Breakfast News


Friday, October 1, 1999

"It may be those who do most, dream most."
-- Stephen Leacock

Sun to Pull Back Shade on Solaris

By Richard McCaffery (TMF Gibson)

Network computing products and services provider Sun Microsystems (Nasdaq: SUNW) plans to freely release the source code for its proprietary Solaris operating system to catch the rising tide spurred by Linux, an industry-sweeping operating system free to all users.

According to The Wall Street Journal, Greg Papadopoulos, Sun's chief technology officer, said the company has completed its internal debate on the matter and just has to decide the best means for distributing the code.

Under the plan, Solaris source code would become openly available, but users would still have to pay Sun licensing fees to use it in any commercial environment, the Journal reported. Programmers would also be required to report glitches and provide open access to any changes made in the code. Linux, on the other hand, is free for anyone to use in any application.

The company hopes releasing Solaris' code will spur greater use of the system and encourage developers to design new applications, much the same way developers have improved and added features to Linux.

Linux is a Unix-based operating system designed by software developer Linus Torvalds at the University of Helsinki in Finland. The software, notoriously fast and efficient, has recently gained popularity, especially as a potential competitor to Microsoft (Nasdaq: MSFT) Windows. Solaris is Sun's Unix-based operating system, used to run all of its popular servers and workstations.

What does this mean for investors? Hopefully innovation, competition, and opportunity. Consider Linux developer and distributor Red Hat (Nasdaq: RHAT), which packages Linux programs and offers a wide range of support services. The company had one of the most successful IPOs this year, debuting August 10 at $14 per share and quickly shooting up more than 500%. It closed yesterday at $98 3/16.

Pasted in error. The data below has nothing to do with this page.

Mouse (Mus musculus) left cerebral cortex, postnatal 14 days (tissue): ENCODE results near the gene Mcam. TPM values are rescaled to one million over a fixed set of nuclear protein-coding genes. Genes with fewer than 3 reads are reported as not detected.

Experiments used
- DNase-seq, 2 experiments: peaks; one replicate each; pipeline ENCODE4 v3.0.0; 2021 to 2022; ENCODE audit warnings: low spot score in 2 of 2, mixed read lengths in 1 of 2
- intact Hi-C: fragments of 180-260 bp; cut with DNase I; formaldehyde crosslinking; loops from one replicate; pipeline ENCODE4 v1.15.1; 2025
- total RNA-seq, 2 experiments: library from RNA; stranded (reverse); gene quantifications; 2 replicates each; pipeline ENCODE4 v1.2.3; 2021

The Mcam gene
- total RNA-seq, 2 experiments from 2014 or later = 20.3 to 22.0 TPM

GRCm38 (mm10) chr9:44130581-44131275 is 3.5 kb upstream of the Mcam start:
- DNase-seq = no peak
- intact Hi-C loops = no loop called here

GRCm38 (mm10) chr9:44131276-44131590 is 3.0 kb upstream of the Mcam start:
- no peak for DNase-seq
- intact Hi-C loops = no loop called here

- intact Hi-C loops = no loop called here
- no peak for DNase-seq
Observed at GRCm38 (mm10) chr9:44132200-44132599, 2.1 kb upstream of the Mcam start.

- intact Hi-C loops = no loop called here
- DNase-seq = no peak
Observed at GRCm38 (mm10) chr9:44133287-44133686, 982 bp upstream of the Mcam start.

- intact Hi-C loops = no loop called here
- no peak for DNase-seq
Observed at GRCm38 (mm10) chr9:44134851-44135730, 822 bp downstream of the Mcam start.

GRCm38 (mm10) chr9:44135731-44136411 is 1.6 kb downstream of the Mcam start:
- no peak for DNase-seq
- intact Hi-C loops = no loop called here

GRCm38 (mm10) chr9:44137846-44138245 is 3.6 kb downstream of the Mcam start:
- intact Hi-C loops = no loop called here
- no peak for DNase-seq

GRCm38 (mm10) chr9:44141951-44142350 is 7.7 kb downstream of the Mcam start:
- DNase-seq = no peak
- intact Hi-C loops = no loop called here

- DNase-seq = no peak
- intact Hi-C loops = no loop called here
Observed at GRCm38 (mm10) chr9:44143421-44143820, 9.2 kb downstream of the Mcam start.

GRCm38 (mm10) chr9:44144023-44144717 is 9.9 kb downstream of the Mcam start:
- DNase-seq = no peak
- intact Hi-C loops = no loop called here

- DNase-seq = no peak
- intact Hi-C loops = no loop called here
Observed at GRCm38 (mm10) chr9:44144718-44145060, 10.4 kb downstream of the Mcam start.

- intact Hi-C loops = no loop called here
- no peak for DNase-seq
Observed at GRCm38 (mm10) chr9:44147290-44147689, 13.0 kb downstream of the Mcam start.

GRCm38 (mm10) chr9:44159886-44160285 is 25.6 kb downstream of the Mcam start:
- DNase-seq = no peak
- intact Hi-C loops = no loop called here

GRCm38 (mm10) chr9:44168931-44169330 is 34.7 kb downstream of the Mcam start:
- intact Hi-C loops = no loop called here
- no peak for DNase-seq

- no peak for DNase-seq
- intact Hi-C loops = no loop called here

News to Go

The U.S. Food and Drug Administration (FDA) has awarded pharmaceutical firm Eli Lilly (NYSE: LLY) approval to market Evista for the treatment of postmenopausal osteoporosis, a condition affecting approximately 23 million American women.

Copper mining company Phelps Dodge (NYSE: PD) ended its hostile takeover effort of Cyprus Amax (NYSE: CYM) by reaching agreement to purchase the mining outfit for $1.8 billion in cash and stock. The deal also ends a previous merger pact between Cyprus and metals producer Asarco (NYSE: AR).

Long distance phone and communication services company AT&T (NYSE: T) acknowledged that it's exploring options with respect to its 26% interest in Excite@Home (Nasdaq: ATHM).

Property, casualty, and life insurance provider Hartford Financial (NYSE: HIG) estimated that damages from Hurricane Floyd will cost the company $70 million to $80 million in pretax charges. Total pretax catastrophe charges for Q3 will be in the range of $100 million to $110 million, compared with $61 million a year ago.

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